YOU can imagine a stage adaptation of Robin Jenkins's sublime 1955 novel turning out like Of Mice and Men. Set during the second world war on a remote Highland estate, it's about two brothers hired to gather pinecones for seed before the forest is felled. Like Steinbeck's Lennie, Callum is a child-like innocent with a love of nature who, arousing suspicion and ridicule, relies on the protection of a more worldly man – in this case, his brother Neil.
ON the surface, Neil M Gunn's 1941 novel, The Silver Darlings, is a humane family saga. Set in a fishing community on the north-east tip of Scotland, it is the story of Catrine and her pained relationship with a sea that takes her husband and threatens to take her son. But though it is a very human tale, lucidly written and rich in character detail, behind it all is the cold hand of economics.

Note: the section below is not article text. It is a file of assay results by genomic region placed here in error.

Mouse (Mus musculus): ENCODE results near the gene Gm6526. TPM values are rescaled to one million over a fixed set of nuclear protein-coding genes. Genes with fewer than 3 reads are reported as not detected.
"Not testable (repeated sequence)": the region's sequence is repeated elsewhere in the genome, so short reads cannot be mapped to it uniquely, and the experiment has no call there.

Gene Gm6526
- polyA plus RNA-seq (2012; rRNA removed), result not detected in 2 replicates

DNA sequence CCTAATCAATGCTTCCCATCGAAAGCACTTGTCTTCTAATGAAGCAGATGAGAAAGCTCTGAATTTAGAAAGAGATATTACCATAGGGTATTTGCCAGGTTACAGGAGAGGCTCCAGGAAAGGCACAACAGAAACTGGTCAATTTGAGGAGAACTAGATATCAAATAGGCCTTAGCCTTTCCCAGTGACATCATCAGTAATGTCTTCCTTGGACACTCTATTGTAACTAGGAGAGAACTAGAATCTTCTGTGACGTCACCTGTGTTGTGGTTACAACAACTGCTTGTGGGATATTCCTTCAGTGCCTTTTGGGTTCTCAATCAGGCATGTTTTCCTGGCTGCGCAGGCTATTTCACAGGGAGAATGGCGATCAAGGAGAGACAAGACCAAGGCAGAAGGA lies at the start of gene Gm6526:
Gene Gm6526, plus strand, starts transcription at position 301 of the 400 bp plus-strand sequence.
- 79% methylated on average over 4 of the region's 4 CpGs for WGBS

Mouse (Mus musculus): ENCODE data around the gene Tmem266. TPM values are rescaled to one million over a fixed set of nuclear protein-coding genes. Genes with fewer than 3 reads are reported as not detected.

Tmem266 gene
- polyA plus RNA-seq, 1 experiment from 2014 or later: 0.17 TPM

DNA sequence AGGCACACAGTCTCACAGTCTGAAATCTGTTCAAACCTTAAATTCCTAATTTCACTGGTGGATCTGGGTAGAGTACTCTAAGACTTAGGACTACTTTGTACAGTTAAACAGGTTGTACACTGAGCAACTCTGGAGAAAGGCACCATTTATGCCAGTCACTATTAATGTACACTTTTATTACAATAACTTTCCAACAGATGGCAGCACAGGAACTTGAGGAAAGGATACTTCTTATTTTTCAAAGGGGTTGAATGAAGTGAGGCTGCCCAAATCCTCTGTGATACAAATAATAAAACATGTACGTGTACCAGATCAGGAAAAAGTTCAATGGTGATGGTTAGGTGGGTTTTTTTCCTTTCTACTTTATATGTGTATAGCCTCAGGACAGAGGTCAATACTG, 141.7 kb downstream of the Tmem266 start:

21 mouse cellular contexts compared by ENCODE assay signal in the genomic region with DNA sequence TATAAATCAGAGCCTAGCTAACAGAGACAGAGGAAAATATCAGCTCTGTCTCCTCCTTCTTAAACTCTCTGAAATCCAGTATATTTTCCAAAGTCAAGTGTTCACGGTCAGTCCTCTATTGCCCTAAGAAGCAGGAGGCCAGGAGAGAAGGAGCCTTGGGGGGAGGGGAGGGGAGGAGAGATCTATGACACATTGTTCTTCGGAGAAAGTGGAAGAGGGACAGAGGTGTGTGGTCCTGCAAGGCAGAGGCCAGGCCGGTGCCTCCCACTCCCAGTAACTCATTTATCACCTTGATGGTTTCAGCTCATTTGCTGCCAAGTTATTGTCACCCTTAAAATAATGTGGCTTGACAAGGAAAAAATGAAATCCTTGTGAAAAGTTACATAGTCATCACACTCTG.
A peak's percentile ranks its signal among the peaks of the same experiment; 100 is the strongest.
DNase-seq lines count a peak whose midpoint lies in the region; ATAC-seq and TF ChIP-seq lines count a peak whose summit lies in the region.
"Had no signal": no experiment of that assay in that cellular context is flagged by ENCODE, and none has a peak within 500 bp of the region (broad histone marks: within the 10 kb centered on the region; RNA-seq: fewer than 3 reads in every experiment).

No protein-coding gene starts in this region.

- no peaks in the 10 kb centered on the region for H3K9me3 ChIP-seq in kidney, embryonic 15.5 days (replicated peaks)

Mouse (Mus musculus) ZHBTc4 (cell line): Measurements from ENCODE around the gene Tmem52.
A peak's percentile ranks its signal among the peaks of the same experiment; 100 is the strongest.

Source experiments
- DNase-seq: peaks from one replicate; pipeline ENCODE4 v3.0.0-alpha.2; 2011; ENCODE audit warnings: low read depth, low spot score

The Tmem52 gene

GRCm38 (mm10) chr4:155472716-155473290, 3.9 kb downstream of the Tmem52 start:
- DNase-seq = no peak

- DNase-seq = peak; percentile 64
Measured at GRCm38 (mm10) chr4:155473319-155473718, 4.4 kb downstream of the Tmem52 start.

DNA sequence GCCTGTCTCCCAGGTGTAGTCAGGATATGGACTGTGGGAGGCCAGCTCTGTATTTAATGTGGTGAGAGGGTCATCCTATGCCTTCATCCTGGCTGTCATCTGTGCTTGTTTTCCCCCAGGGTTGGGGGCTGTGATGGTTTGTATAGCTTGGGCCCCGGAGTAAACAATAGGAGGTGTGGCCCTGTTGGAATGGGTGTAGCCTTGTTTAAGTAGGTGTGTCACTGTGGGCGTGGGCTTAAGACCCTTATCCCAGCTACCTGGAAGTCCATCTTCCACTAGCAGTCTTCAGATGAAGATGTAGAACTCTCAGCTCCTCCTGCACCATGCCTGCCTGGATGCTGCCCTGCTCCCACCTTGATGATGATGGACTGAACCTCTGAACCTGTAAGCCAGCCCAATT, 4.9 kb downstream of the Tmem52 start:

By Lewis Grassic Gibbon/Alasdair Cording. HMT review.
STRAIGHT through the heart of his protagonist, Chris Guthrie, the author Lewis Grassic Gibbon drew the line between modernity and the past. At the radiant centre of his 1932 novel, Sunset Song, and its sequels Cloud Howe and Grey Granite, Chris represents a schism that would divide the nation. As the daughter of turn-of-the-century Aberdeenshire farmers, she is of the land, yet her education causes her to see her upbringing with the detachment of an outsider. As a teenager on the cusp of maturity, she is both child and woman, while the onset of motherhood represents the transition from freedom to responsibility.
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